Imagine yourself in Costa Rica, waking up in your tropical hotel in San Jose, the nation’s capital. The sun is shining, the day is warm, and you’ve just savored a delicious breakfast of gallo pinto (rice and beans), scrambled eggs, and a platter of fresh, ripe, sweet fruit – watermelon, pineapple, bananas, and papaya – all grown locally.
Since your flight arrived late yesterday, you’re curious about what this tropical paradise looks like in the daylight. Looking out the window of your 5th floor bungalow, you can see that the entire central valley where San Jose is located is surrounded by volcanoes.
Fortunately, your schedule for the day includes a visit to Poas National Park and a walk to the rim of Poas Volcano, one of the five most active volcanoes in Costa Rica. Poas is termed a stratovolcano, or composite volcano, formed by alternate layers of ash and lava.
About an hour’s drive from San Jose, Poas Volcano is the largest active crater in the world and is over a thousand feet deep and more than a mile across. At the crater’s bottom is a green hued rain fed lake punctuated by steaming fumaroles.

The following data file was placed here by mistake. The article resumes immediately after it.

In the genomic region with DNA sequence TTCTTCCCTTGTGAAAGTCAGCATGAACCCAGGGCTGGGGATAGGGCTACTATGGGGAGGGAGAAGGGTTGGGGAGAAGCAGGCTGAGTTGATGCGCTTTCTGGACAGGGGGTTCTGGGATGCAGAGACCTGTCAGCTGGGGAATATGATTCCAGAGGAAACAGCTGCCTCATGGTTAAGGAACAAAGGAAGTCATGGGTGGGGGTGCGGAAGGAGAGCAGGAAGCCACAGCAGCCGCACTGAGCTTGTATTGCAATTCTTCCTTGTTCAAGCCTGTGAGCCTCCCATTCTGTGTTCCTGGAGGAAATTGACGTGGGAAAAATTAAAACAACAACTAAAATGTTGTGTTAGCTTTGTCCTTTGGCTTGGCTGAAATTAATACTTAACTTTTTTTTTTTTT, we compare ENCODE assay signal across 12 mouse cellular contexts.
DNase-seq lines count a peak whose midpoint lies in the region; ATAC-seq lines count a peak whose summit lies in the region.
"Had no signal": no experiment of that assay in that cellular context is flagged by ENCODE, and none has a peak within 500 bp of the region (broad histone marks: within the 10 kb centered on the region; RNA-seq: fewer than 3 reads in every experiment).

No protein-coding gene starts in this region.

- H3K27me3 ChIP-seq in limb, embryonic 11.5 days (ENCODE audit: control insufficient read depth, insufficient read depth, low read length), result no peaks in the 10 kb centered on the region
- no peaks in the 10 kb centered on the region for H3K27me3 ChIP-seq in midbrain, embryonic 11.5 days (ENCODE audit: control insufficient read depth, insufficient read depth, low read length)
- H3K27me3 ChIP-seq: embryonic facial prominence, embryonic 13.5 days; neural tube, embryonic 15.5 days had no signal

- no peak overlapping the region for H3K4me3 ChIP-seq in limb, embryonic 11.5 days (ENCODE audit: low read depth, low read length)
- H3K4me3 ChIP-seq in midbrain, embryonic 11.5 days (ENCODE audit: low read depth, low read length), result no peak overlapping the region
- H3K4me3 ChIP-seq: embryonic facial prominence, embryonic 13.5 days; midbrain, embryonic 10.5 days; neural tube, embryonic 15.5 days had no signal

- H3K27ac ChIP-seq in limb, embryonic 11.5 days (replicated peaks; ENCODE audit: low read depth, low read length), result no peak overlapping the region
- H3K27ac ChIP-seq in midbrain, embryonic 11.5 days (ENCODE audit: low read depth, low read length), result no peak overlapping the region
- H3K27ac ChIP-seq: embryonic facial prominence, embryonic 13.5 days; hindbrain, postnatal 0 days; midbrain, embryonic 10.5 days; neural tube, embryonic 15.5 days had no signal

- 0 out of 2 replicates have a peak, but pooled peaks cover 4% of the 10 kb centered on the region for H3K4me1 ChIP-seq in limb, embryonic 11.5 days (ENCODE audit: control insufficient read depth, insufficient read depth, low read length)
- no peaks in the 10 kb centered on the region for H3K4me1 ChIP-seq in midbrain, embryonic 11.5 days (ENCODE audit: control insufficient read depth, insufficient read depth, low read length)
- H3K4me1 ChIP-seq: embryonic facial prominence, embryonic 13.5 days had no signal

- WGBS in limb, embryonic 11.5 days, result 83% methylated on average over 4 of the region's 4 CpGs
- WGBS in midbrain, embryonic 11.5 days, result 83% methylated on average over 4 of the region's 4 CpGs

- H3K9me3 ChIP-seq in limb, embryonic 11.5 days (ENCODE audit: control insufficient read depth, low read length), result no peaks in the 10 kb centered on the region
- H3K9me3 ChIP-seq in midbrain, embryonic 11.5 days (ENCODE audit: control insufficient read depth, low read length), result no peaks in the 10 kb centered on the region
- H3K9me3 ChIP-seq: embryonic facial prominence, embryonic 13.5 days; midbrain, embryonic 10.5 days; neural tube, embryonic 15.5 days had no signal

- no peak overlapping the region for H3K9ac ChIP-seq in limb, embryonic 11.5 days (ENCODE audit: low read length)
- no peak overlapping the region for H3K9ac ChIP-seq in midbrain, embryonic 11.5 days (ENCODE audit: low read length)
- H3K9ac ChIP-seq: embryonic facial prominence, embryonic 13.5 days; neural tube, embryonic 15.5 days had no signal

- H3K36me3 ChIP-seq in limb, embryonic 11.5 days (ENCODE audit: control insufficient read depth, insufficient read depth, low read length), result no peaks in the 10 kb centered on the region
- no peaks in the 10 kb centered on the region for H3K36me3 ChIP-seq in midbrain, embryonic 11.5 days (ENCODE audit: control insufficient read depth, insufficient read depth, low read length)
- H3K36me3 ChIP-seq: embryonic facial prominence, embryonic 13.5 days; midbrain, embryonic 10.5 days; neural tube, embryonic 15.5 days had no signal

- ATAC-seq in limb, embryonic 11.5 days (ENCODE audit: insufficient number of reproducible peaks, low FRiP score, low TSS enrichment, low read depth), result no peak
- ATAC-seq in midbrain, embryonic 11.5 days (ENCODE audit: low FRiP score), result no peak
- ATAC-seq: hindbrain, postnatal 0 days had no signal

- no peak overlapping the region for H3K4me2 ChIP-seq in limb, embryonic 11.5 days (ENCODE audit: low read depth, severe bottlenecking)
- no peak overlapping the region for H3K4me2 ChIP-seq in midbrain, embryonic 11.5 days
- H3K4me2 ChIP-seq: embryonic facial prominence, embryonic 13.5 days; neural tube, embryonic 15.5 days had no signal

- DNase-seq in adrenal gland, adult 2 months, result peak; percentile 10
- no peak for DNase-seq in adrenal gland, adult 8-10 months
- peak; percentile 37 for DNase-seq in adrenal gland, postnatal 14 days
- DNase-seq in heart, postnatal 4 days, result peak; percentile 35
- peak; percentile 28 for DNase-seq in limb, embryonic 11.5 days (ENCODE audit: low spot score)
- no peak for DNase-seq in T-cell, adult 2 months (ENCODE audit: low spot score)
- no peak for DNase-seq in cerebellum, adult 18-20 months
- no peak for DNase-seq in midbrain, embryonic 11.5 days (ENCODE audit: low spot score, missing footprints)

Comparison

Hiking to the rim of an active volcano has always been one of my favorite adventures and Poas has to be one of the most beautiful. Hawaii Volcanoes National Park is certainly at the top of the list as is Mt. Etna on the island of Sicily. But Poas is in Costa Rica, a place of great beauty, friendly people, great food, wonderful beaches, and a diversity in animal and plant life few other places in the world can offer. I hope you’ll be able to experience Costa Rica one day.
The walk from the visitor’s center to the main lookout at Poas is less than half a mile. The walk follows a gentle incline to the crater, but the effort is worth every minute. As you can see from the accompanying photos, it’s a spectacular sight. However, since the clouds roll in before noon on most days, you’ll have to get an early start for the best views.
Although Poas is an “active” volcano, there hasn’t been a major eruption since 1954. While there were minor eruptions of gas, ash, and rocks in 2017 and 2019, because the volcano’s seismic activity is closely monitored, there were no visitors in the area.
For those with extra energy, I would recommend the additional half mile walk to Lake Botos, one of the other two extinct craters in Poas Volcano National Park.
Depending on the source, there are currently five active volcanoes in Costa Rica: Poas, Arenal, Turrialba, Irazu, and Rincon de la Vieja. I recommend visiting them all if time permits!
If you haven’t been to Costa Rica and would love to visit Poas Volcano, I invite you to join us on one of our 2020 Costa Rican adventures.
Director – Walking The World